Reservations 877·97·CRAFT  (877·972·7238)

Saint Pierre and Miquelon

French culture is the main attraction here, but its beautiful landscapes, mild climate, and delicious seafood make it an excellent destination to visit. The history is fascinating, the locals are friendly, and the architecture is unique. A 7.5-mile dune connects the two islands. The tourist office here offers tours, as does the cruise line. Both the Canadian dollar and the Euro are accepted here, and the official language is French. It is rare our knitting cruises visit these two islands.


Control here went back and forth between the UK and France until 1816, when France took control permanently. Like Newfoundland, with its wonky 30-minute time zone, St. Pierre and Miquelon have their own time zone entirely and is the first place in North America, because of this, to celebrate the New Year.


Saint-Pierre is the smaller of the two with, the larger population, and Miquelon is the more significant island with fewer inhabitants. Saint Pierre has a population of 5,500 and Miquelon 600. There are also several uninhabited islands nearby. Here you find Basque and Acadian history, abundant wildlife, and farming. The town of Miquelon is smaller than Saint-Pierre and has fewer services for visitors.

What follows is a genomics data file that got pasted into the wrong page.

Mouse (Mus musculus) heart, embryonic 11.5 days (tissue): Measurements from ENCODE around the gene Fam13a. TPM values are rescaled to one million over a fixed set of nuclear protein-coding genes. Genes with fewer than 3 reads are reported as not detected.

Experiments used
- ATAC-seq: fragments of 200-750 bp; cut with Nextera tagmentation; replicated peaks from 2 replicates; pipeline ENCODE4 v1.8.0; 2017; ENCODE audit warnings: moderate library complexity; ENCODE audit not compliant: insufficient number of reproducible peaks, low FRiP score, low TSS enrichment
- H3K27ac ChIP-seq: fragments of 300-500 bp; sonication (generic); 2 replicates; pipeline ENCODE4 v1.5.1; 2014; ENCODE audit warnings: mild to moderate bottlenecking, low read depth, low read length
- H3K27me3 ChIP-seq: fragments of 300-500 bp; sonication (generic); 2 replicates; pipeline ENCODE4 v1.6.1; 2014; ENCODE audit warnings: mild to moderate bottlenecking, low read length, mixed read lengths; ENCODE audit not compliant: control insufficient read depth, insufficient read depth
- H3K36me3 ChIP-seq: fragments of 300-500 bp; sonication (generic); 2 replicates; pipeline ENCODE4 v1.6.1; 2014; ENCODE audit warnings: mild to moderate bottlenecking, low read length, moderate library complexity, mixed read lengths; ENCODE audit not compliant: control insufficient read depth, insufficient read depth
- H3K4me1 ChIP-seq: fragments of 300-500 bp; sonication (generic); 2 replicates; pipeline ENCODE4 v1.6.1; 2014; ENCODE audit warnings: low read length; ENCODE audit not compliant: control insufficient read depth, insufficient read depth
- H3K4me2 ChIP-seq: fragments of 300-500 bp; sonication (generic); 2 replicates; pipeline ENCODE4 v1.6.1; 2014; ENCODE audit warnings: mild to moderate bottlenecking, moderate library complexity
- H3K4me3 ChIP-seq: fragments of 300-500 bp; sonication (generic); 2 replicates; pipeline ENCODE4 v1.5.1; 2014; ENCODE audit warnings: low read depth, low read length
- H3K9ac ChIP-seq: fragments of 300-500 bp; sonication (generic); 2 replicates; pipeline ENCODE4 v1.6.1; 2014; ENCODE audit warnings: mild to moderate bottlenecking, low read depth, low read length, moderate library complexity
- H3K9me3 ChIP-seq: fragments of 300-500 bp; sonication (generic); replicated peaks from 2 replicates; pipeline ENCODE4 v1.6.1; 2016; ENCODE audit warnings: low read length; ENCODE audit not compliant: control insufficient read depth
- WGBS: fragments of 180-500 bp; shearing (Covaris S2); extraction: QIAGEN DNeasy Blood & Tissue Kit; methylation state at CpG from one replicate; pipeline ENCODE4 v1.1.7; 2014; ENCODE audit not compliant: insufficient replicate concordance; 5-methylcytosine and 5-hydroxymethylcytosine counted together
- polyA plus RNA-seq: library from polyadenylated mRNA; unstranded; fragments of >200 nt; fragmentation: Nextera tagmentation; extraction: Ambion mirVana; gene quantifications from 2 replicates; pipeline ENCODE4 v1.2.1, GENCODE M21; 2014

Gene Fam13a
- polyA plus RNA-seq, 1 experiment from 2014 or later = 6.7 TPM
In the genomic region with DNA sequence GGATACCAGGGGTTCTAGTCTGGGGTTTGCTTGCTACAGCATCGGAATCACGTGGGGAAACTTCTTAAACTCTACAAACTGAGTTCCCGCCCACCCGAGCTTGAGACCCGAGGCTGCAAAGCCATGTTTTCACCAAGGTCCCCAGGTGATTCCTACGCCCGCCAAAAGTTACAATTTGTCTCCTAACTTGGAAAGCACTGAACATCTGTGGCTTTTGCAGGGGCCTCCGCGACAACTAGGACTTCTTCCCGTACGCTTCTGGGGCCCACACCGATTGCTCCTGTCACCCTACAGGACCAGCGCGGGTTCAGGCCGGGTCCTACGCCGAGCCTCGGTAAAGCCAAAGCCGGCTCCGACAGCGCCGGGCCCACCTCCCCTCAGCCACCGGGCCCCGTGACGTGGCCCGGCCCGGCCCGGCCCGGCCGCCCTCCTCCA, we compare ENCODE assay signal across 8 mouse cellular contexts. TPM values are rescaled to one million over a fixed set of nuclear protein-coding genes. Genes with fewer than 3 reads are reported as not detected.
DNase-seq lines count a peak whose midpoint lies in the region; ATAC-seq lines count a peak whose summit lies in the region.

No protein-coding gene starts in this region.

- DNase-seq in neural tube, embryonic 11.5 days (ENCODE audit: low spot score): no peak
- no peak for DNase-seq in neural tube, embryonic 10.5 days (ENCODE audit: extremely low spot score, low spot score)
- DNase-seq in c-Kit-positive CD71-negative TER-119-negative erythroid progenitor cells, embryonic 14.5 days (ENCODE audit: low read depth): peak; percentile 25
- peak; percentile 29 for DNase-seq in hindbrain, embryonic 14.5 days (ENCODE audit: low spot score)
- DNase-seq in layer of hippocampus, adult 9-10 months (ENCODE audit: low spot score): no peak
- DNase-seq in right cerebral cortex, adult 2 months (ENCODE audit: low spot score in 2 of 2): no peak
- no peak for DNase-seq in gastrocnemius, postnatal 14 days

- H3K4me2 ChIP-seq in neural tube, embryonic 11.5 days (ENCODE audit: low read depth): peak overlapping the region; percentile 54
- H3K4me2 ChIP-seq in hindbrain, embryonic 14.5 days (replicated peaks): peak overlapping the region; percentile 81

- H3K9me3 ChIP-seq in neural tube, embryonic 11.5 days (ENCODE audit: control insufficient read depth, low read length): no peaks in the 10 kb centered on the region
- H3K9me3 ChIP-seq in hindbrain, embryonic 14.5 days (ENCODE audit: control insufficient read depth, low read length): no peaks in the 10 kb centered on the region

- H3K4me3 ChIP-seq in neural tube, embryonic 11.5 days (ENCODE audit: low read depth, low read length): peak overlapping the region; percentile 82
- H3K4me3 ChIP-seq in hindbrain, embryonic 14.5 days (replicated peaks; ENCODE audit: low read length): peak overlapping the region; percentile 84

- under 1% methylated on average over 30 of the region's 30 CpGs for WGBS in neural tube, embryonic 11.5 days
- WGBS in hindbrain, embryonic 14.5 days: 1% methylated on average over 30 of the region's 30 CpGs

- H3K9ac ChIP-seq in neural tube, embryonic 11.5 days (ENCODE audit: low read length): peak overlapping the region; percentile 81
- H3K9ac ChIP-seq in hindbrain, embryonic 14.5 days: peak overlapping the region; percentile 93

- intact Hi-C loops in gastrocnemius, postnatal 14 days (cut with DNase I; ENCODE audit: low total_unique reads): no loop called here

Ship Location

Cruise ships dock about a twenty-minute walk from the small town of Miquelon.


Getting Around

The port area is small, so it is easy to get around on foot or scooter. The topography is hilly, so taxis are available and offer guided tours. There are very few rental cars.



There is a tourism office on the main square and the staff speaks English. There are walking tours of Old Town, a small museum and zodiac tours where you can enjoy the coastal areas, coves and cliffs while seeing marine mammals including seals and sea birds. Most tours here are short due to the tiny nature of the place so there is time to do pretty much everything you want to do while here.


Saint Pierre has a cathedral and the Musée Heritage, featuring regional history. There is another island nearby, Île-aux-Marins, features an abandoned fishing village, that is only visited during the summer months.


Staying in Touch

Unlike in Canada, mobile service is limited here. Ask your provider, but in most cases, text and calls are your only two options. Internet access is available at cafes, and you can also ask at the visitor center for places to go online.